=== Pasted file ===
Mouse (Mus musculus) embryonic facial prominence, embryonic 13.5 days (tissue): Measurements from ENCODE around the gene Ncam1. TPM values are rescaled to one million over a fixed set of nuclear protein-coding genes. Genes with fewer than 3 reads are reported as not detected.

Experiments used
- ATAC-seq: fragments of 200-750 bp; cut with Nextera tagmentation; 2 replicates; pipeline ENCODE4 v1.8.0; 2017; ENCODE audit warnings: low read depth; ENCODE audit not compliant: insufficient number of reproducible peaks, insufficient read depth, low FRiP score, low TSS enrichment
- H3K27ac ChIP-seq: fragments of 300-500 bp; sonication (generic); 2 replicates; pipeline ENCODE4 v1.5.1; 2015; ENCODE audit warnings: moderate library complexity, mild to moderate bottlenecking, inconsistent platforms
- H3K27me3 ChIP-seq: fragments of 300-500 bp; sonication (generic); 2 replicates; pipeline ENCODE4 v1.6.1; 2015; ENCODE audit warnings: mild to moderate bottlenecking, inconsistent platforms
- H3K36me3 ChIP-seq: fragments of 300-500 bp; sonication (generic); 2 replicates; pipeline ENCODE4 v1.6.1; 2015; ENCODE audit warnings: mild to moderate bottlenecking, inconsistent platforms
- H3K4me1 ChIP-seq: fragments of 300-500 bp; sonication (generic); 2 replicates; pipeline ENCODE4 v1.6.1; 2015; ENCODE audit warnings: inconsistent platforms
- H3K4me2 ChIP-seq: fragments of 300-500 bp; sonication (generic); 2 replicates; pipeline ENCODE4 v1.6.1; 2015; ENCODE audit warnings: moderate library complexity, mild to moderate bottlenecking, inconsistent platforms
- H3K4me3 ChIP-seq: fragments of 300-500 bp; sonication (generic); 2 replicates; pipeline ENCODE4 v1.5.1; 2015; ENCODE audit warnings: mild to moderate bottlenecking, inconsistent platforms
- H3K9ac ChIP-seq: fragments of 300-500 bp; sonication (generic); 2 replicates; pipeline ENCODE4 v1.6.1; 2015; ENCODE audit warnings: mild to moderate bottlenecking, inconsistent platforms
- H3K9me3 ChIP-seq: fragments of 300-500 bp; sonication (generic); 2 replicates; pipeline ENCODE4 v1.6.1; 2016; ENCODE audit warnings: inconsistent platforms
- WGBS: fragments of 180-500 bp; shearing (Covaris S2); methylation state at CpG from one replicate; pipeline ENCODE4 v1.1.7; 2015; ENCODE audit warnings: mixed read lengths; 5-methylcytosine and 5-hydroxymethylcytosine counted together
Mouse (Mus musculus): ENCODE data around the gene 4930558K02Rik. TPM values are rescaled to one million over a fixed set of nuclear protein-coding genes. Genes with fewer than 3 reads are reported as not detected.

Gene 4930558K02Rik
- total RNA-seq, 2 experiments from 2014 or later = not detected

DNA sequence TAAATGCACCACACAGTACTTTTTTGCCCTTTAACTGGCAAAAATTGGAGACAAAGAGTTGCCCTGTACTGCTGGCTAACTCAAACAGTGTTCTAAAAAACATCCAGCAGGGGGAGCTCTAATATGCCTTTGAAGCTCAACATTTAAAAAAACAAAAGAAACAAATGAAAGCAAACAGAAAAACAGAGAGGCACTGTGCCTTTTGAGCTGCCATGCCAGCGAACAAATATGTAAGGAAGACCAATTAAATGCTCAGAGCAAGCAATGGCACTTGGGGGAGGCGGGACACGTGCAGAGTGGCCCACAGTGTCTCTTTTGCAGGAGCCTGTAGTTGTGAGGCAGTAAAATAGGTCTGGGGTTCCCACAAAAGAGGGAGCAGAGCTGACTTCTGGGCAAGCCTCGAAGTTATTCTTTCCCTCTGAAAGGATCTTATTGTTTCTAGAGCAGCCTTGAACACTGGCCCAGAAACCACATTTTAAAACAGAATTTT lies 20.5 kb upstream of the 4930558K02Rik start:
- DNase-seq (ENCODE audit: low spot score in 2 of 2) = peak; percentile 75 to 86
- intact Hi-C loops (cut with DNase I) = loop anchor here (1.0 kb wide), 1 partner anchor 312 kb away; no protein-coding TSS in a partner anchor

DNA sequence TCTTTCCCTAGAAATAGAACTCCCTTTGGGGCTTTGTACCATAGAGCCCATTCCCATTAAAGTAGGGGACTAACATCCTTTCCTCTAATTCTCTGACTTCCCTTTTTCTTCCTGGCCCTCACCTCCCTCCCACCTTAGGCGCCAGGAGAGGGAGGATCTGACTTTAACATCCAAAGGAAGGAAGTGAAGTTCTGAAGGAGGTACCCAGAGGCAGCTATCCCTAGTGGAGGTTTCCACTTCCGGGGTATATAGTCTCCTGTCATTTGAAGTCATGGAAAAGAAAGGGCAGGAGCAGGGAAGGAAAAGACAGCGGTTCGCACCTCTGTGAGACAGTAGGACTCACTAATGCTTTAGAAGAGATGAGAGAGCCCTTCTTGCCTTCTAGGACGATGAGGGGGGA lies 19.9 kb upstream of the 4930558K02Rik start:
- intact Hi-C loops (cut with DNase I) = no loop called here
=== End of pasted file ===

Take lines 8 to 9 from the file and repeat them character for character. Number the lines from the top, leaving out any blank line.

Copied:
- H3K4me2 ChIP-seq: fragments of 300-500 bp; sonication (generic); 2 replicates; pipeline ENCODE4 v1.6.1; 2015; ENCODE audit warnings: moderate library complexity, mild to moderate bottlenecking, inconsistent platforms
- H3K4me3 ChIP-seq: fragments of 300-500 bp; sonication (generic); 2 replicates; pipeline ENCODE4 v1.5.1; 2015; ENCODE audit warnings: mild to moderate bottlenecking, inconsistent platforms